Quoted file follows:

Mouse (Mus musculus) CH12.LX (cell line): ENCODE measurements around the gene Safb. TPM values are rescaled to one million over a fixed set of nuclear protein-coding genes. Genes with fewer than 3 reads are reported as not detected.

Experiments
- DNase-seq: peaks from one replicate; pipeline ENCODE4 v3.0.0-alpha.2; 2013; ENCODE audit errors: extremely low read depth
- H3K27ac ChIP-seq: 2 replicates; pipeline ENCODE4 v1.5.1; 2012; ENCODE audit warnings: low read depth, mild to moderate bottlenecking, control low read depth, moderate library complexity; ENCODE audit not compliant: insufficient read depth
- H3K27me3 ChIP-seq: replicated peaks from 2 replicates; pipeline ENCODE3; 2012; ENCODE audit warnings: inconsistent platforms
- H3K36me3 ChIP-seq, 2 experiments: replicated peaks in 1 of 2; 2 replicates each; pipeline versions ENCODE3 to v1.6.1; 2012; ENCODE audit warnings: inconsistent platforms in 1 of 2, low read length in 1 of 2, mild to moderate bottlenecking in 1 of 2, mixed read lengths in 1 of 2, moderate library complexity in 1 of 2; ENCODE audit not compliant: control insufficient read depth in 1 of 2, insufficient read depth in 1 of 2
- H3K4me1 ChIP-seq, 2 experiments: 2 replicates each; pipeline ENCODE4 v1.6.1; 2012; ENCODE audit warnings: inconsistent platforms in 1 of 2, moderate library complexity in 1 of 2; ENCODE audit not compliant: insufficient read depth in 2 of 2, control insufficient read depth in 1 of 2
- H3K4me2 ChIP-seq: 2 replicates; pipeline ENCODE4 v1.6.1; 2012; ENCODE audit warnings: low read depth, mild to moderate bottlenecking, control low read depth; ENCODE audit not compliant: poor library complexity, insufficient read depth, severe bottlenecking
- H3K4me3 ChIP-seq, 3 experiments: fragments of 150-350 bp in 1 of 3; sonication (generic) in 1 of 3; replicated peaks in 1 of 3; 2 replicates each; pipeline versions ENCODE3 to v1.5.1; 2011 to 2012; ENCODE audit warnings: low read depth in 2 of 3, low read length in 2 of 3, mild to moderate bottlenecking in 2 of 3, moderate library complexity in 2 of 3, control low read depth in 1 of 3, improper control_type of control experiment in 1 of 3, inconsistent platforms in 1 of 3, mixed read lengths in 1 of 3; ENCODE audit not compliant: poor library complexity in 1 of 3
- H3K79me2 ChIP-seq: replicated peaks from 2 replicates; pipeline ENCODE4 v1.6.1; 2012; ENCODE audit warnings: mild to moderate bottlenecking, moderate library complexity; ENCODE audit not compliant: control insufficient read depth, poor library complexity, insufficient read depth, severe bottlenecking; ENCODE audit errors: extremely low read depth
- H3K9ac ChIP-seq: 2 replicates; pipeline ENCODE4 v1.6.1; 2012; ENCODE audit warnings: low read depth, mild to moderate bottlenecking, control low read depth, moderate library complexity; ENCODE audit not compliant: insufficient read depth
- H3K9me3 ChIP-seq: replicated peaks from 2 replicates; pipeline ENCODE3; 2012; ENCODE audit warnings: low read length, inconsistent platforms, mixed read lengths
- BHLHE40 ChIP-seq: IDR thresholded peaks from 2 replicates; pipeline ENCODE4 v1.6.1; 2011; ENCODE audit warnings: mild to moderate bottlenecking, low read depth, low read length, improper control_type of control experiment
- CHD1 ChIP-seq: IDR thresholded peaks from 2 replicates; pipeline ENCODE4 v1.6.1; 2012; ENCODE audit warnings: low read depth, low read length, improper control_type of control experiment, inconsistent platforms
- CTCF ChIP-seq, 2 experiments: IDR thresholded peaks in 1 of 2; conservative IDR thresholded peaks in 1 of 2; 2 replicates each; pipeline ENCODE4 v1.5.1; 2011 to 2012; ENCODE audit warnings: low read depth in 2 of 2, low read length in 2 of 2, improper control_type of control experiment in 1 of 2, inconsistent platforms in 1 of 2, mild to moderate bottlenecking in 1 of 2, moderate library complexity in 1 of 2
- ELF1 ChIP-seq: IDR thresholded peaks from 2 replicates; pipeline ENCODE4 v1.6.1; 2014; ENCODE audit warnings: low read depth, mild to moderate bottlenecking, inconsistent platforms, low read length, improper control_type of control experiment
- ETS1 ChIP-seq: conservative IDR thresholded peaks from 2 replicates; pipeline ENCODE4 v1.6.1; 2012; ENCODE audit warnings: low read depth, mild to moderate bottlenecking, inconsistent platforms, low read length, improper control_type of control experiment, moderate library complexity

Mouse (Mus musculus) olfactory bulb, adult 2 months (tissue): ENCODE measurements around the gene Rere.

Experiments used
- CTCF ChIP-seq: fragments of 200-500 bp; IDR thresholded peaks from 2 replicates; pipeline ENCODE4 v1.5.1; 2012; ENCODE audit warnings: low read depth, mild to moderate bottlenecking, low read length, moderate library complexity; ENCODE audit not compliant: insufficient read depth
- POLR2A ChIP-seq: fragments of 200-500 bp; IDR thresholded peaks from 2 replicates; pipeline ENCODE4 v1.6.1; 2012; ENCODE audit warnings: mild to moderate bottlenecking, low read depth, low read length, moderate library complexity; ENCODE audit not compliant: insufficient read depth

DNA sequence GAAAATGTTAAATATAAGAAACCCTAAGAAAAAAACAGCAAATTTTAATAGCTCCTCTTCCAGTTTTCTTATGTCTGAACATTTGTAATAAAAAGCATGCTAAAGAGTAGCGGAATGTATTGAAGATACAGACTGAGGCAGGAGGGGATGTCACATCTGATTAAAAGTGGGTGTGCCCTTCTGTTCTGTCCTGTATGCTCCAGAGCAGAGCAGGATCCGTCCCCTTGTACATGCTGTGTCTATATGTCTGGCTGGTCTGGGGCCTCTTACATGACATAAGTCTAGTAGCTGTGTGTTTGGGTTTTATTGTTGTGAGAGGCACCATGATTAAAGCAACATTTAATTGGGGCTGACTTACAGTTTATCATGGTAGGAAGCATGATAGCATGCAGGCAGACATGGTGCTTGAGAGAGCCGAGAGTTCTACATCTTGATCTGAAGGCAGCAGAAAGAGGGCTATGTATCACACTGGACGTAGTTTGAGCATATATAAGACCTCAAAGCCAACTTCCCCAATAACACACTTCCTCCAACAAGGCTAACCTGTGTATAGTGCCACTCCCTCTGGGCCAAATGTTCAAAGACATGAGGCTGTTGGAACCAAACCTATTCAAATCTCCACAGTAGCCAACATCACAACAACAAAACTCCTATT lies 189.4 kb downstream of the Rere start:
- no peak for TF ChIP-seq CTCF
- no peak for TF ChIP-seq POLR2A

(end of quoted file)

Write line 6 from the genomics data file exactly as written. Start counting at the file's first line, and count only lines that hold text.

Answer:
- H3K36me3 ChIP-seq, 2 experiments: replicated peaks in 1 of 2; 2 replicates each; pipeline versions ENCODE3 to v1.6.1; 2012; ENCODE audit warnings: inconsistent platforms in 1 of 2, low read length in 1 of 2, mild to moderate bottlenecking in 1 of 2, mixed read lengths in 1 of 2, moderate library complexity in 1 of 2; ENCODE audit not compliant: control insufficient read depth in 1 of 2, insufficient read depth in 1 of 2